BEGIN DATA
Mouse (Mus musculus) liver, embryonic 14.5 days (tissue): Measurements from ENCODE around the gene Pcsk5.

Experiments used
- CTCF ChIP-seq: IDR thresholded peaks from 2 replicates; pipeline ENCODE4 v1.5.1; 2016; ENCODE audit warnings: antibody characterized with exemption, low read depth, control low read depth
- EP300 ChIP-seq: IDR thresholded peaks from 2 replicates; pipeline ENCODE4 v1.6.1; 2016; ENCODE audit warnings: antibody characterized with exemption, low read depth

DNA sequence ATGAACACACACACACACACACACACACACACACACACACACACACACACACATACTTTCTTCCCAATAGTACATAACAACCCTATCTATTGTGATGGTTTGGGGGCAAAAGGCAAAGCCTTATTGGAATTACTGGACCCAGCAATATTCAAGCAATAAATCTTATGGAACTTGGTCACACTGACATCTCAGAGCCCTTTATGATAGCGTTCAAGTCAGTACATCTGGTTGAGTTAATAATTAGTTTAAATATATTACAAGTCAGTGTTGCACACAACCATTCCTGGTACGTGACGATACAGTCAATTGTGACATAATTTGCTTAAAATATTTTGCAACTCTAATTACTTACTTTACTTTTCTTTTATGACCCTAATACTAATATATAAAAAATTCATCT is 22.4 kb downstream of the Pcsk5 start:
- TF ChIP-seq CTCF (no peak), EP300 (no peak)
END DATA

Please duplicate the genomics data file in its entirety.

Mouse (Mus musculus) liver, embryonic 14.5 days (tissue): Measurements from ENCODE around the gene Pcsk5.

Experiments used
- CTCF ChIP-seq: IDR thresholded peaks from 2 replicates; pipeline ENCODE4 v1.5.1; 2016; ENCODE audit warnings: antibody characterized with exemption, low read depth, control low read depth
- EP300 ChIP-seq: IDR thresholded peaks from 2 replicates; pipeline ENCODE4 v1.6.1; 2016; ENCODE audit warnings: antibody characterized with exemption, low read depth

DNA sequence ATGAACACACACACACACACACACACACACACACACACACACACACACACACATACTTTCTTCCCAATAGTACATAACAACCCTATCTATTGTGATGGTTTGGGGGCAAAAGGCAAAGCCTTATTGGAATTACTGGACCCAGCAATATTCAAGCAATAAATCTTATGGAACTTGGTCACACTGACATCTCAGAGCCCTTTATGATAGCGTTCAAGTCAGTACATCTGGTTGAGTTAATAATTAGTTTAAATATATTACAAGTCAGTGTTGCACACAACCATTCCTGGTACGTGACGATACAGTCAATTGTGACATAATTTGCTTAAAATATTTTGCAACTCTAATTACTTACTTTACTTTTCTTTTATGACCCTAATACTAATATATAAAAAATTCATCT is 22.4 kb downstream of the Pcsk5 start:
- TF ChIP-seq CTCF (no peak), EP300 (no peak)